It is late April, which means the annual drama between Armenians and Turks is about to begin. As happens every year, Armenians around the world will passionately demand that Turkey admit its crimes during World War I were genocidal, and Turks will deny it with equal vehemence.
Since this is the hundred-year anniversary of the events in question, the issue will receive increased attention. Partisans on both sides will present familiar, detailed arguments. Pro-Armenian resolutions will be introduced in the U.S. House of Representatives. The State Department will reiterate its neutrality, and hope that it all goes away. The issue is as predictable as it is intractable.
For a hundred years, Armenians and Turks have been arguing over how to classify the horrible events that took place during World War I. The very identity of Armenians, both at home and in the diaspora, has become attached to gaining global recognition of their ancestors’ suffering. Turks are equally passionate about denying that their government committed genocide. Largely as a result of this disagreement, the two neighbors carry on no formal diplomatic relations. As is so often the case, the past is poisoning the present.
A potential solution does exist. It will not prove popular with either side, at least at first, but there is no other way that the passions surrounding this issue can be calmed, and reason can return to their relationship.
For decades, crimes against humanity were generally viewed in black-and-white terms, as either genocide or not. This began to change in the 1990s, when a new term entered the lexicon of international politics. During the Bosnian civil war, as ethnic Serbs tried to expel the country’s Muslim population, the slaughter reminded a great many people of the genocides of the past. Scenes of emaciated men in concentration camps drew natural comparisons with the Holocaust. The events seemed a bit different, however: While Serb violence aimed to expel the Bosnian Muslims, the Nazis simply wanted the Jews dead.
Political scientists began referring to forced expulsion of a population as “ethnic cleansing,” which is similar, but not identical, to genocide. Both are major crimes against humanity, and unforgivable violations of basic human rights. They both lead to widespread suffering and enormous numbers of innocent deaths. But they are different, and that difference has important implications for our understanding of 1915.
While the perpetrators of genocide want their enemies dead, ethnic cleansers want their enemies out. Tremendous violence typically accompanies the process of expulsion, but the end is fundamentally different, even if the means often look similar. The Nazis committed genocide because their Final Solution to the Jewish problem was to kill, not to expel. Jews were herded like cattle into ghettos and hunted down if they fled. In 1994, Hutu extremists did not want Tutsis out of Rwanda. They wanted Tutsis dead.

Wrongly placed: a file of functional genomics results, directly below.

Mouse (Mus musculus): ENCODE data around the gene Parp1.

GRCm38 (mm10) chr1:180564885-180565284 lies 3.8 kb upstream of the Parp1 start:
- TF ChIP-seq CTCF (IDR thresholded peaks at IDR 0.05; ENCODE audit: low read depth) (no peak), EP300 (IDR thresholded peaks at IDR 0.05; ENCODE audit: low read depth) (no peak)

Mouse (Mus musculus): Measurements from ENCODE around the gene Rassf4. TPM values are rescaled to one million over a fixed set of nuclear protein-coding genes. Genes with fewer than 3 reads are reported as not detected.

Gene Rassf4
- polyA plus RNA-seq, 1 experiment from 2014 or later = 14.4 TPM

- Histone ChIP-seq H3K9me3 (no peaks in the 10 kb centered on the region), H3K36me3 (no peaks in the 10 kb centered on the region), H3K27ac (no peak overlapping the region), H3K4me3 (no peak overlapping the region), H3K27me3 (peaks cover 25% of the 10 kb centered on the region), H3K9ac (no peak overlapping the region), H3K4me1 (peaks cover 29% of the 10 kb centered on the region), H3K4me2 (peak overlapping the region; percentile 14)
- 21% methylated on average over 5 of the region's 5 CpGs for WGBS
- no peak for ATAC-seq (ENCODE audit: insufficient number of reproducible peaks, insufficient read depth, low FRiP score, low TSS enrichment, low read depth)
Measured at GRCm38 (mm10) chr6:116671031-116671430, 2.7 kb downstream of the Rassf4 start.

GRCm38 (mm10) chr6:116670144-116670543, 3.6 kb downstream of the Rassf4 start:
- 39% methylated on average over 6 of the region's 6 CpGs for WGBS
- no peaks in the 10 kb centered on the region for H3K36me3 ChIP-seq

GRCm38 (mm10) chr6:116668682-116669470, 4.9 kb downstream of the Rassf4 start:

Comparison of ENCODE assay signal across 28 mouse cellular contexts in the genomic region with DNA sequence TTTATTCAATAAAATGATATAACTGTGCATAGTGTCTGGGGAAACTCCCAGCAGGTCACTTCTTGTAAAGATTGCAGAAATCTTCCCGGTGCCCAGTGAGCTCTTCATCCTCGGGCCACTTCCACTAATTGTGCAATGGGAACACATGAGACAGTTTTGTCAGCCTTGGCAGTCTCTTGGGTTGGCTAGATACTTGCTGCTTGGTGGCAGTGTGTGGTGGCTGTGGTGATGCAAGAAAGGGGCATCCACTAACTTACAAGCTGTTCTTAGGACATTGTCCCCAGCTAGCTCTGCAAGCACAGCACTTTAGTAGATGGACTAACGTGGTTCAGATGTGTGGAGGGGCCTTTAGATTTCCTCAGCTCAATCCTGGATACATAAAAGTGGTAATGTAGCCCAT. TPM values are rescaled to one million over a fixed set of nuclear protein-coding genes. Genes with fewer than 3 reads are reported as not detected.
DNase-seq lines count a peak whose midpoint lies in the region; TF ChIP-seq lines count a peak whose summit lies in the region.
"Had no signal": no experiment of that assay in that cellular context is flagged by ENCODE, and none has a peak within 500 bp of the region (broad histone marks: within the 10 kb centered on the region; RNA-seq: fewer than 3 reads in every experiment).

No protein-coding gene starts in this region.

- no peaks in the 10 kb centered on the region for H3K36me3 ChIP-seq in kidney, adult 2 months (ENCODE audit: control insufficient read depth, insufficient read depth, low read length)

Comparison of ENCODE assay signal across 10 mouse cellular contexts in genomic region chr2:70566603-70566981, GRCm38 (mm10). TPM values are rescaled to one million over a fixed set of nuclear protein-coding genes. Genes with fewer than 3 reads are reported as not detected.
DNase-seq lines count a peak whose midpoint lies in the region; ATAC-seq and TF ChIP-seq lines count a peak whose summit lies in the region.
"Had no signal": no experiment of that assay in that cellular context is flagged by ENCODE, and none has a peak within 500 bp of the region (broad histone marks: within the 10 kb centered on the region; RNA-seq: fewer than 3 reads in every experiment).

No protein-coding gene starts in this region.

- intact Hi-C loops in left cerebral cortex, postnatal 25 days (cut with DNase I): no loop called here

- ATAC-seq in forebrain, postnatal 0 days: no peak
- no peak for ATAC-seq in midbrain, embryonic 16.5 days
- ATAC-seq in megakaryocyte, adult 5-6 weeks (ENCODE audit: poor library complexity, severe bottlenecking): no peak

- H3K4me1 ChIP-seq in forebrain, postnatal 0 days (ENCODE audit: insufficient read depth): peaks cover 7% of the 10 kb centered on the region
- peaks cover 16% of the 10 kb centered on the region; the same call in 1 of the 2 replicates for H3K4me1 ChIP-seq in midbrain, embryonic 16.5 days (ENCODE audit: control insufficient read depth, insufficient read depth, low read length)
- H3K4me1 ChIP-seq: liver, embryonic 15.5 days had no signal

The events in Darfur a decade ago were different. Although U.S. Secretary of State Colin Powell was the first to label the violence in Darfur “genocide,” he was incorrect, technically speaking. The primary goal of the murderous Janjaweed militias was not to kill all the Darfuris. It was to drive them out. They burned villages and slaughtered civilians in the hope of sending messages to nearby villages, many of which were heeded. Thousands of refugees still live in camps in nearby Chad, understandably reluctant to return. It was ethnic cleansing, not genocide.
A century ago, the Turkish government was reeling from a series of battlefield disasters. It accused its Armenian minority of conspiring with the hated Russians, and decided to deport them all and expropriate their lands and property. Over the course of the next few months, Turkish troops uprooted ancient communities and marched the inhabitants away, killing untold numbers in the process. They made little or no attempt to provide food or shelter for the people they were deporting, hundreds of thousands of whom succumbed to starvation, exposure and disease. It was as brutal a policy as can be imagined, a major crime against humanity, one the Turkish government has never acknowledged. But it was ethnic cleansing, rather than genocide.
Relabeling the events of 1915 is likely to please neither Armenians, nor Turks. Since ethnic cleansing does not seem to carry with it the same degree of evil that genocide does, Armenians are not likely to be fully satisfied. And it is probably still too much of a war crime to be accepted by Turkish people. But perhaps it could help both sides reach an accommodation, if not yet a reconciliation.
It is of course hardly clear that either side actually wants to reach such an accommodation. Armenians and Turks want to win the argument. Both sides want to have their version of history accepted and their essential identity validated by the international community. Victory is the key to their satisfaction, not compromise.
Compromises by nature do not fully please anyone. However, labeling the events “ethnic cleansing” could perhaps begin to diffuse the dangerous passions on both sides, allowing these two neighbors to begin to put the past behind them and move forward. Perhaps this compromise rhetoric, in addition to being accurate, could help make the next hundred years of relations better than the last.
Christopher J. Fettweis is associate professor of political science at Tulane University. His most recent book is The Pathologies of Power: Fear, Honor, Glory and Hubris in U.S. Foreign Policy, published by Cambridge University Press.